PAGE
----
1947 The Dodgers make public the threatening letters Jackie Robinson has received.
1947 Hot prospect Clint Hartung makes his big league debut. He won’t pan out.
1948 For one day at least, Dodger shortstop Pee Wee Reese is a champion slugger. He drives in a personal best six RBIs on a double and homer in a 3-for-5 performance.
1950 Ralph Kiner hits his second grand slam in four days.
1953 Dom DiMaggio plays his last game. Though overshadowed by big brother Joe, Dom was a great player in his own right.
1953 Roy Campanella hits a walk-off home run against Robin Roberts.
1954 Warren Spahn loses his 100th game, for a career record of 154-100.
1955 The White Sox release aging first baseman Phil Cavarretta.
1958 In the bottom of the 12th inning, Robin Roberts allows walk-off home run to Ted Kluszewski. Roberts surrenders only four walk-off homers in his career, but two are on May 9.
1960 Tony Gwynn, greatest player in Padres history, is born.
1961 Carl Yastrzemski hits his first career home run.
1961 Orioles slugger Jim Gentile has one of the greatest games in history, belting two grand slams in one contest.
1962 The Orioles trade "Marvelous" Marv Thorneberry to the Mets.
1962 Brooks Robinson becomes the sixth person to hit grand slams in back-to-back games. As it happens, he was also on base for both of teammates Jim Gentile’s slams exactly one year before this one.
1962 Milt Pappas, Orioles, fans a career-high 13 men in one game.
1963 Dick Ellsworth posts a one-hit victory for the Cubs over the Pirates results in Ernie Banks registering a new NL record 22 putouts at first.
1963 Frank Robinson has one of his best games, going 5-for-5 with three runs, seven RBIs, a double, and two homers. He’ll have a better game a few years later, when he joins Gentile in the rare two-slams-in-one-game club.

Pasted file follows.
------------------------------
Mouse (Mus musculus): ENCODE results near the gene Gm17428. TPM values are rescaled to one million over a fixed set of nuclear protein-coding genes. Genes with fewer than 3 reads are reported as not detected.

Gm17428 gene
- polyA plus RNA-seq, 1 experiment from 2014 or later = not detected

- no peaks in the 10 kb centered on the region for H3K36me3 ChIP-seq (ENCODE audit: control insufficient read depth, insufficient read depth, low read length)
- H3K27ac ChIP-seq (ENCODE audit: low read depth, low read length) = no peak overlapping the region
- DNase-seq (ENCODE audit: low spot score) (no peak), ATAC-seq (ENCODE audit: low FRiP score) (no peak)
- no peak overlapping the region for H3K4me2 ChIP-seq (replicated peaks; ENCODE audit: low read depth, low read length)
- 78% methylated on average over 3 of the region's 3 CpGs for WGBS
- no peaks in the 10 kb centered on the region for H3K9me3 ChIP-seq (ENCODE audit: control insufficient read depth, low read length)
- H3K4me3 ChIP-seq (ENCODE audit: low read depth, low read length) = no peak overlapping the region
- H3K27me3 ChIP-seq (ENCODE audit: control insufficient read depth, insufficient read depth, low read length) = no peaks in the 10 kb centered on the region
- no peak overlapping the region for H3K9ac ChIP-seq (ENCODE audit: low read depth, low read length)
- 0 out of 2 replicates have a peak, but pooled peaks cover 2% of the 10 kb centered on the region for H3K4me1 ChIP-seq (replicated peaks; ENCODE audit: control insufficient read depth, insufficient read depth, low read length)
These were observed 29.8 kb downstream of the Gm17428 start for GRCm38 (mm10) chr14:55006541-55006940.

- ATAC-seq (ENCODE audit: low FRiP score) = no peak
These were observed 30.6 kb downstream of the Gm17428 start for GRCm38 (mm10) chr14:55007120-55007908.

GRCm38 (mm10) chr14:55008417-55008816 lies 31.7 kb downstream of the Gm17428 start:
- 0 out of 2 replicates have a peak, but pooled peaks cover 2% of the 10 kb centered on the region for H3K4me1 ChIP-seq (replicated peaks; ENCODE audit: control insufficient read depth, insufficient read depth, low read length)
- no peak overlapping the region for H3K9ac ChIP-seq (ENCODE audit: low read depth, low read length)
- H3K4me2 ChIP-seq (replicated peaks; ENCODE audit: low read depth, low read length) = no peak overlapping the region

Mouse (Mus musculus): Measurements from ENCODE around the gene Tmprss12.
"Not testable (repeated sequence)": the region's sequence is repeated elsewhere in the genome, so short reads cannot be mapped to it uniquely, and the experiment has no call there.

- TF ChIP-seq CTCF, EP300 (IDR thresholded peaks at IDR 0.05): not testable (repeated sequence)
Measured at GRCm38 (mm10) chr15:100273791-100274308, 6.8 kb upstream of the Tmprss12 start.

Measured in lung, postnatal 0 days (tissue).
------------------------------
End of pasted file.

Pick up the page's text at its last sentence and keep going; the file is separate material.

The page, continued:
1964 Wally Post, former star Reds outfielder, plays in his last game. He thrice led the league in strikeouts.
1965 Yogi Berra and Roy Sievers end their major league careers in the same doubleheader. It's rare you see two notable players end their career in one day in the same park like that.
1966 Tom Cheney pitches his last game. His moment of glory came when he fanned 21 batters in a 16-inning complete game.
1970 Brooks Robinson hits his 200th home run.
1971 Darrell Evans belts his first career home run. It comes off the legendary Cardinals pitcher, Bob Gibson.
1973 Johnny Bench homers three times in a game. It’s the second time in his career he’s done it, and as it happens, both times came against the same opposing pitcher: Steve Carlton.
1975 Jim Kaat notches a personal best 12th straight win. His numbers in that spell: 16 G, 14 GS, 7 CG, 2 SHO, 113 IP, 89 H, 25 H, 17 ER, 26 BB, 74 K, and a 1.35 ERA.
1976 In the bottom of the first inning, Gaylord Perry walk in a run—something he’d last done on June 19, 1971, some 1,531.1 innings previously.
1976 A line drive fractures the kneecap of White Sox workhorse Wilbur Wood. He’s done for the year.
1976 Hall of Fame reliever Bruce Sutter makes his big league debut.